d. From time to time it has been thought necessary to 'introduce' some new aspect of learning. Recently we have had the argument for 5 hours of "culture" a week. Because the requirement is put in those timetable terms it is plain that something else currently timetabled will have to go unless the school week is to be lengthened. What we should be considering is whether underplayed aspects of growing and learning might be strengthened by the enrichment of the methods and scope of what is currently done. We should learn to start the journey from where we are (and where children are !) and not from where we want to be. That principle is something that is fundamental to the process of change both for the system and for the children and teachers in it.


4. What is needed in the revision of the National Curriculum is a broad opening statement about what the school system (including the foundation stage) should be contributing to the growth and learning of the children it serves. The following is in need of wide discussion and no doubt amendment and addition: it is offered as a starting point.


5. As children grow they need to become increasingly aware of the context in which they live - near and far - and to develop their abilities to use, react to and influence the circumstances in which they find themselves. In order to do this they need to be helped to:

a. Recognise the differences and underlying similarities in the things around them. That obviously includes the differences between, and similarities of, people, other animals and plant life, but also those between family, friends and strangers; it includes the characteristics of materials: hardness, flexibility, colour etc; it also includes notions of number, size, weight, etc.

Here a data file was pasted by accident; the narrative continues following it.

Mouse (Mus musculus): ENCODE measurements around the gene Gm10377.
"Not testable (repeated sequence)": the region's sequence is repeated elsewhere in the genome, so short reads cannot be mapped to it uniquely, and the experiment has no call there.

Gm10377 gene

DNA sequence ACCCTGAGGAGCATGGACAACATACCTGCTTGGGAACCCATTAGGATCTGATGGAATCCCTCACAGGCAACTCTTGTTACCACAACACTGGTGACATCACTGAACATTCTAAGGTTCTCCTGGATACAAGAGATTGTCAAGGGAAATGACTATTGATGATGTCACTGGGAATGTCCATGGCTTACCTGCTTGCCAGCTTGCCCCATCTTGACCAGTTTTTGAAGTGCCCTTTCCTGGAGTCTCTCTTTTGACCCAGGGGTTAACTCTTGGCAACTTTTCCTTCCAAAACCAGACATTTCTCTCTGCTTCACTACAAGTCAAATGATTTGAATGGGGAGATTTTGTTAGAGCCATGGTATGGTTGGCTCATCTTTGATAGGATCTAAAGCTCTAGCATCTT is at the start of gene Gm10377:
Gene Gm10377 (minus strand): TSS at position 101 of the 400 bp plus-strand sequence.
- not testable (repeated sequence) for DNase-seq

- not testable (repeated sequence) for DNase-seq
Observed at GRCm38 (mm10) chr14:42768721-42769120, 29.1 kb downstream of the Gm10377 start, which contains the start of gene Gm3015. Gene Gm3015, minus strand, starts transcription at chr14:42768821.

b. Engage in inter- communication in an expanding variety of forms including gesture, speaking and listening, writing, pictorial including diagrammatic, mathematical and musical representation , and drama/play.

c. Interact with other living and non-living things. Clearly, interacting with other people, not least other children, is highly significant and requires that the individual plays different roles in different circumstance, sometimes taking the lead and sometime not; sometime going along with an action and sometimes being against. Manipulating and using materials is also vital, including, as with so many other activities, an insight into how to move from what is towards what one intends, involving suitability for purpose. Children need opportunities, within safe circumstances, to foresee possibilities and to work at ways of achieving them.